US 20090007745 A1
A food product slicer includes a base, a knife mounted for rotation relative to the base and a carriage mounted to the base for reciprocal movement back and forth past a cutting edge of the knife. A lift assist assembly is associated with the base and arranged to push the slicer upward toward an upward tilted position, the lift assist assembly arranged for reducing user input energy required to tilt the slicer upward.
1. A food product slicer, comprising:
a knife mounted for rotation relative to the base;
a carriage mounted to the base for reciprocal movement back and forth past a cutting edge of the knife; and
a lift assist assembly associated with the base and arranged to push the slicer upward toward an upward tilted position, the lift assist assembly arranged for reducing user input energy required to tilt the slicer upward.
2. The slicer of
3. The slicer of
4. The slicer of
5. The slicer of
6. The slicer of
7. The slicer of
8. The slicer of
9. The slicer of
This application claims the benefit of U.S. provisional application Ser. No. 60/783,123, filed Mar. 16, 2006.
The present application relates generally to food product slicers of the type commonly used to slice bulk food products and, more particularly, to a lift assist system for a food product slicer.
Typical reciprocating food slicers have a rotatable, circular or disc-like slicing blade, an adjustable gauge plate for determining the thickness of the slice and a carriage which is mounted on a slide rod within the slicer base or housing for supporting the food as it is moved back and forth past the cutting edge of the knife during slicing. A lift mechanism (lifting lever and roller) is provided to assist a user in lifting the front feet of the slicer to enable the user to clean the area underneath the slicer. Although the lift mechanism reduces the lifting force, the energy input or total effort required to lift the slicer is not reduced. This is due to the length of the lift lever and the distance required to rotate the lever to lift the slicer. In addition, the lift lever is typically outside of the slicer's footprint which creates problems for packaging the slicer and sometimes gets in the way of the user.
It would be desirable to provide a lift assist system that reduces the total energy and effort required to lift a slicer. It would also be desirable to provide such a system without increasing the slicer's footprint.
In one aspect, a food product slicer includes a base, a knife mounted for rotation relative to the base and a carriage mounted to the base for reciprocal movement back and forth past a cutting edge of the knife. A lift assist assembly is associated with the base and arranged to push the slicer upward toward an upward tilted position, the lift assist assembly arranged for reducing user input energy required to tilt the slicer upward.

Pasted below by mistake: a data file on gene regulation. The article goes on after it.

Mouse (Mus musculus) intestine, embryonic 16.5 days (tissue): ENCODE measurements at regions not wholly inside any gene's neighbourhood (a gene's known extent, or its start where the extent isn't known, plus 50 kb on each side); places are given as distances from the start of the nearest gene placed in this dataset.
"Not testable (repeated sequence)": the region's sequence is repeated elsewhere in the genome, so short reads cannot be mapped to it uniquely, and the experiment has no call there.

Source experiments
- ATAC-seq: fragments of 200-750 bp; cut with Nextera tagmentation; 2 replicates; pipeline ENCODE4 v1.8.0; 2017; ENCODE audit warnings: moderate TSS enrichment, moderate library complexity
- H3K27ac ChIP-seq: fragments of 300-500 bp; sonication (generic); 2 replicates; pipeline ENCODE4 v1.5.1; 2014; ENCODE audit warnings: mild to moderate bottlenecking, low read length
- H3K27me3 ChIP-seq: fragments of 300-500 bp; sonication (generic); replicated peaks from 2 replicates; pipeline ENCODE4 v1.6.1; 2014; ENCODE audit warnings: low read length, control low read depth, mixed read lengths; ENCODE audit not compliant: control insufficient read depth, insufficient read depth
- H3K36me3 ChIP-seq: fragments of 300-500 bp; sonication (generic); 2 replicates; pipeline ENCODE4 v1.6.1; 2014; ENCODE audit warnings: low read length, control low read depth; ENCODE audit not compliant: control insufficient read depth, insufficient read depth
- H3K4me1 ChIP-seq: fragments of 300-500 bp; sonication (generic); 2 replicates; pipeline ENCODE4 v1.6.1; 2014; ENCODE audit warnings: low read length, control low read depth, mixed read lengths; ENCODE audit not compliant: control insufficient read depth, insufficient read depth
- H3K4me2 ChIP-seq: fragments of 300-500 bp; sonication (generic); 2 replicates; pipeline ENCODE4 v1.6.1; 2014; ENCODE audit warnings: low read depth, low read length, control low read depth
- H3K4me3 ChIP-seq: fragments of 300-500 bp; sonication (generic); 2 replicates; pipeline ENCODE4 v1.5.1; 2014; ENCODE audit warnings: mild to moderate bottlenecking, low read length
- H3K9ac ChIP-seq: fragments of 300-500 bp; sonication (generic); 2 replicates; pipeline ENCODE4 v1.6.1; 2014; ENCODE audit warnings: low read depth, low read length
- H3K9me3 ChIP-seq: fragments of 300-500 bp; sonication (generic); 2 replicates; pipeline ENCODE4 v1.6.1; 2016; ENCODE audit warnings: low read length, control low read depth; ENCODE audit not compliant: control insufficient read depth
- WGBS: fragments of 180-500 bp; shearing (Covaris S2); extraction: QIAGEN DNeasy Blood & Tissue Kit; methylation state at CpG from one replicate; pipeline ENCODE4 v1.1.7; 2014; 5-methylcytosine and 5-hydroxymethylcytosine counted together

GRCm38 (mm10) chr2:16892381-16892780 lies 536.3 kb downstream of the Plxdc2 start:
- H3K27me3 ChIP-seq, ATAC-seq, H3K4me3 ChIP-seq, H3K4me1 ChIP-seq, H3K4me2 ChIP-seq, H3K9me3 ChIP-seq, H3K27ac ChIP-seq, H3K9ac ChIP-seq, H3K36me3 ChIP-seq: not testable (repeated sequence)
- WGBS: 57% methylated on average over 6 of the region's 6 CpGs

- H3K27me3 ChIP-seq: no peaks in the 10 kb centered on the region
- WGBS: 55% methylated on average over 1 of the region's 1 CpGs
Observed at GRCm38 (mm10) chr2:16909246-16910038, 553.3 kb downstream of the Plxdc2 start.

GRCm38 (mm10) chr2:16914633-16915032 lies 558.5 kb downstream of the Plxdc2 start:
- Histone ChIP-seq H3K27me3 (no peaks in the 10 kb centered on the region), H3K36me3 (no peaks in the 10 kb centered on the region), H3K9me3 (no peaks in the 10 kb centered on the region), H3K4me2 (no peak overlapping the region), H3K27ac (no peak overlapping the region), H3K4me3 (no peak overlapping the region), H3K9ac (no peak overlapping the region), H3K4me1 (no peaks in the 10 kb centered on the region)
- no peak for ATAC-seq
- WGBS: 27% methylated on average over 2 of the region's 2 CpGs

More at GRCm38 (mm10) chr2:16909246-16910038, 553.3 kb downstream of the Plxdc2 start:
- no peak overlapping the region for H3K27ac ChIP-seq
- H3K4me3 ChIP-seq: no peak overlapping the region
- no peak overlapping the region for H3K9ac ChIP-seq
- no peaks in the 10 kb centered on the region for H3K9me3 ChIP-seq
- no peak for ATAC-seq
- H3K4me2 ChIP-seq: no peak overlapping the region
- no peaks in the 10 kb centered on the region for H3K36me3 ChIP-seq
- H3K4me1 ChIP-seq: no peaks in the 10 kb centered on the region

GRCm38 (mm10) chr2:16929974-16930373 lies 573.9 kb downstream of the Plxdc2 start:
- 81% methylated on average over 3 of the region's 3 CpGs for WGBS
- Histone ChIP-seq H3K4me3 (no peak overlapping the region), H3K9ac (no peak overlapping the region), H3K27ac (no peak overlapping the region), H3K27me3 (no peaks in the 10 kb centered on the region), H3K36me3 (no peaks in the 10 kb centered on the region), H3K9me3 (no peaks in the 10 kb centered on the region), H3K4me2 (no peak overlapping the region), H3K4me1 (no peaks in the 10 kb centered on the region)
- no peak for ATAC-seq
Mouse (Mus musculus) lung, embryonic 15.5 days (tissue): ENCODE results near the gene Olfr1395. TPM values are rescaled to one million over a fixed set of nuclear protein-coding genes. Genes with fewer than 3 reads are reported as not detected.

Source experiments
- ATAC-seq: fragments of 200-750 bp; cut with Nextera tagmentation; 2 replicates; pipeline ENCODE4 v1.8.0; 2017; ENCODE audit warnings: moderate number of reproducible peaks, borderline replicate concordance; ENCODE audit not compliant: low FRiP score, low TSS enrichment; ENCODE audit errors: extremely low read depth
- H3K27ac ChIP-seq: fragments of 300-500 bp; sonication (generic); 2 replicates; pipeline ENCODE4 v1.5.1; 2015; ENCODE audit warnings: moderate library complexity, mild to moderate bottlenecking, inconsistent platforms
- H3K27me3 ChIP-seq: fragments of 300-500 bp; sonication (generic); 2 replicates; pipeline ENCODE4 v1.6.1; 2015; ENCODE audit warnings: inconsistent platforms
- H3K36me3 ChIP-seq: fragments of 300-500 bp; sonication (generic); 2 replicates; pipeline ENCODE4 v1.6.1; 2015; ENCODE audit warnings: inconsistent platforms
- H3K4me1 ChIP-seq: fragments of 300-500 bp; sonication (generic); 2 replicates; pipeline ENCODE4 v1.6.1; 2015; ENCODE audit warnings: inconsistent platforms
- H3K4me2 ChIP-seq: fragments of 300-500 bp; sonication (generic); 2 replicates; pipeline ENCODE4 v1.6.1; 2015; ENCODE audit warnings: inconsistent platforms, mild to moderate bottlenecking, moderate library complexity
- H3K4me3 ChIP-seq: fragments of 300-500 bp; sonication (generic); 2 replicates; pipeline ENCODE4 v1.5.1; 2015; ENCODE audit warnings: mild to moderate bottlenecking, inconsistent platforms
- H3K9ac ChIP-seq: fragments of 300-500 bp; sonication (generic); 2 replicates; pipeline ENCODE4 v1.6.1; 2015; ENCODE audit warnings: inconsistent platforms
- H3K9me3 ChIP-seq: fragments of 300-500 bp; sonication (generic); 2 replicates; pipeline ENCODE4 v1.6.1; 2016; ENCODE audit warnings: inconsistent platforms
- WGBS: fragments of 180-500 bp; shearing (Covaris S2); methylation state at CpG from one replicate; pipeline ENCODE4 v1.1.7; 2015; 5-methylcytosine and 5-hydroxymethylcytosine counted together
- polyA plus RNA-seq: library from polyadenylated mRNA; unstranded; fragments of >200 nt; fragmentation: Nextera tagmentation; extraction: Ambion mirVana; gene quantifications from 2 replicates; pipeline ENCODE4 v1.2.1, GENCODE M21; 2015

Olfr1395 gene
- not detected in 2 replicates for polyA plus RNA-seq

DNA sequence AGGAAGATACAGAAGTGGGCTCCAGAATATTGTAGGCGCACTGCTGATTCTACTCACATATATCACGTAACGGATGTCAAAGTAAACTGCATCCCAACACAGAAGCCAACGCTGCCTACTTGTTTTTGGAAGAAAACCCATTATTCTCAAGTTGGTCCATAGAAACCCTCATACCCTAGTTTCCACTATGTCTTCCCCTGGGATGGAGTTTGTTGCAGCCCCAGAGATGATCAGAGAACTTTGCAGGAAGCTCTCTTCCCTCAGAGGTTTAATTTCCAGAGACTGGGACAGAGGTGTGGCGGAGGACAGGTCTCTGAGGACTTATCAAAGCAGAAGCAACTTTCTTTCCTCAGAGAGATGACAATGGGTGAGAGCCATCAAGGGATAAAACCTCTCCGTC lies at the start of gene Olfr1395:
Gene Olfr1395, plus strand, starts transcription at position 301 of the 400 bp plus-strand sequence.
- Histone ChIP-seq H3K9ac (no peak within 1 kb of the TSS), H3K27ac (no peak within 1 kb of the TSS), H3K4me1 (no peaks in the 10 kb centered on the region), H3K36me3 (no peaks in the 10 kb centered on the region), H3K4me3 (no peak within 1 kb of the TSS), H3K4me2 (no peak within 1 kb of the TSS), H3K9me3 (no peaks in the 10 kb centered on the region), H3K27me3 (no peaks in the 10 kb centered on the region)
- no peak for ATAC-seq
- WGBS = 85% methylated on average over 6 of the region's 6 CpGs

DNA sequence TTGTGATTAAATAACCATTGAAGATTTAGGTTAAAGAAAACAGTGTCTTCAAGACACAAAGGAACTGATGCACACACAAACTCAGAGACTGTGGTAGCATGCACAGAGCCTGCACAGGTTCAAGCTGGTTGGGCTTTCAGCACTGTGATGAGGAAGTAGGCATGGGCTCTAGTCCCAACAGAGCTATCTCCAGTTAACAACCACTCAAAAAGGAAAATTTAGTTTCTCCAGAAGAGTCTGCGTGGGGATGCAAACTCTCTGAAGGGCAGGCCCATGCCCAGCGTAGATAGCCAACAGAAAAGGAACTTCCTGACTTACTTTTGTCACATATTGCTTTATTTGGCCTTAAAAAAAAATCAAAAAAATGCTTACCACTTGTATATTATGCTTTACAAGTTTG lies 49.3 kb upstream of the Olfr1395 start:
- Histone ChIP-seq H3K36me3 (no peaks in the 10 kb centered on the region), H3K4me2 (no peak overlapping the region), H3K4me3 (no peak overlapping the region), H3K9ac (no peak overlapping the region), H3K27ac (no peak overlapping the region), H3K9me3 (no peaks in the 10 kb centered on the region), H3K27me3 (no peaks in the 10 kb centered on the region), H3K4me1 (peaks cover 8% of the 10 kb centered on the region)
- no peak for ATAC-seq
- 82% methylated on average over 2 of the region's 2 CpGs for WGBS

The slicer can move between a down/lowered position shown in
In the foregoing equation, f2 is defined by the spring force of the gas spring, and f1 is defined as:
LAB and LAC are fixed lengths and 11 will vary as the gas spring extends or retracts.
Using the foregoing equations the lift assist assembly can be arranged to achieve lift assisting effect as desired. In one implementation, the linkage 100 and gas spring 104 are selected and arranged so that once the slicer passes a selected neutral position, it will continue move up (automatically) until it reaches the up position. The neutral position may be selected as about one half of the fully raised height of the slicer, though other variations are possible. In order to return the slicer to its original position, the user pushes down on the slicer, working against the upward force of the lift assist assembly. Once the slicer is lowered past the selected neutral position, gravity completes the job and the slicer moves downward without any additional required user force, until the two right feet are in contact with the surface supporting the slicer.
Using an assumption that the weight distribution of the slicer is fairly even, the lift assist assembly can be designed on the assumption that the lift assist assembly will have to hold up approximately one half of the weight of the slicer when the slicer is tilted to its most upward position. If the most upward position is an edge lift height of about four inches, a neutral crossover point could, for example be set at about two inches, at which point the lift assist assembly will exert enough upward force to continue moving the slicer upward to the most upward position, as limited by the extension length of the gas spring. Push down force to move the slicer back down can be analyzed in a similar way.
The lift assist assembly reduces the total user input energy required to lift the slicer to its upward tilted position, and also supports/holds the slicer in such position until the user pushes the slicer back down.
Referring now to
Notably, in either of the embodiments, the entire lift assist assembly can be located inboard of the footprint of the slicer base. The gas spring operates to store/absorb the energy when the slicer is pushed down from the up position. In addition, while a gas spring is primarily described, other spring assist arrangements could be used, such as an extendable mechanism that relies solely on a mechanical spring to store and release energy to provide the lift assist.
It is to be clearly understood that the above description is intended by way of illustration and example only and is not intended to be taken by way of limitation. Other changes and modifications could be made. For example, a powered lift assist assembly could be provided by the use of a linear actuator or other like component that is operated via a user input key or button. In addition, a latch may be provided for holding the lift assist assembly in a stowed position up against the underside of the slicer body when not in use. For example,